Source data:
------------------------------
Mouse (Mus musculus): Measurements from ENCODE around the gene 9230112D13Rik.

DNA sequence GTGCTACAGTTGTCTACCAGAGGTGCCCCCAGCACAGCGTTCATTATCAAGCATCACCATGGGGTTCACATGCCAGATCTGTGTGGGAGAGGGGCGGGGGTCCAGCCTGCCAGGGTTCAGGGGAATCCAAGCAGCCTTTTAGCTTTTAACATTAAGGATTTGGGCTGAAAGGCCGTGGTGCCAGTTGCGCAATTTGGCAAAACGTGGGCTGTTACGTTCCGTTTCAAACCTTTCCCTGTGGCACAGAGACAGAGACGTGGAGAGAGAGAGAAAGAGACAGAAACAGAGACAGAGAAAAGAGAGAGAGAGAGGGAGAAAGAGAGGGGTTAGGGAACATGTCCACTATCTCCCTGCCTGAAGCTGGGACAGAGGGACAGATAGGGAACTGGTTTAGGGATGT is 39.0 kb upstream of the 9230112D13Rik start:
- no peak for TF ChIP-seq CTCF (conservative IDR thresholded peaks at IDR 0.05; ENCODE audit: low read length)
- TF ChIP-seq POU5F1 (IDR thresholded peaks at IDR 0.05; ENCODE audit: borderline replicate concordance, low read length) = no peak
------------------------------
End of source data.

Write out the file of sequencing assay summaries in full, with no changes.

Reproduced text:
Mouse (Mus musculus): Measurements from ENCODE around the gene 9230112D13Rik.

DNA sequence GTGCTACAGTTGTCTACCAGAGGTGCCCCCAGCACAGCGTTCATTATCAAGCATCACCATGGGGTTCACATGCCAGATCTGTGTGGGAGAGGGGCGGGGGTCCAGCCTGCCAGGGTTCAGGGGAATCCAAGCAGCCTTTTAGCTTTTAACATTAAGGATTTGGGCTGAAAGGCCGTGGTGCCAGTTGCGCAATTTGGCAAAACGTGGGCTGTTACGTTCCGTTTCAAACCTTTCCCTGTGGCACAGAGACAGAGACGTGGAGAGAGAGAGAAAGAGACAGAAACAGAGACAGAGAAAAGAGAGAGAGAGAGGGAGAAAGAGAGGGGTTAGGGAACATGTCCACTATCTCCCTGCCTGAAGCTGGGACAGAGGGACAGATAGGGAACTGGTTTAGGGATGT is 39.0 kb upstream of the 9230112D13Rik start:
- no peak for TF ChIP-seq CTCF (conservative IDR thresholded peaks at IDR 0.05; ENCODE audit: low read length)
- TF ChIP-seq POU5F1 (IDR thresholded peaks at IDR 0.05; ENCODE audit: borderline replicate concordance, low read length) = no peak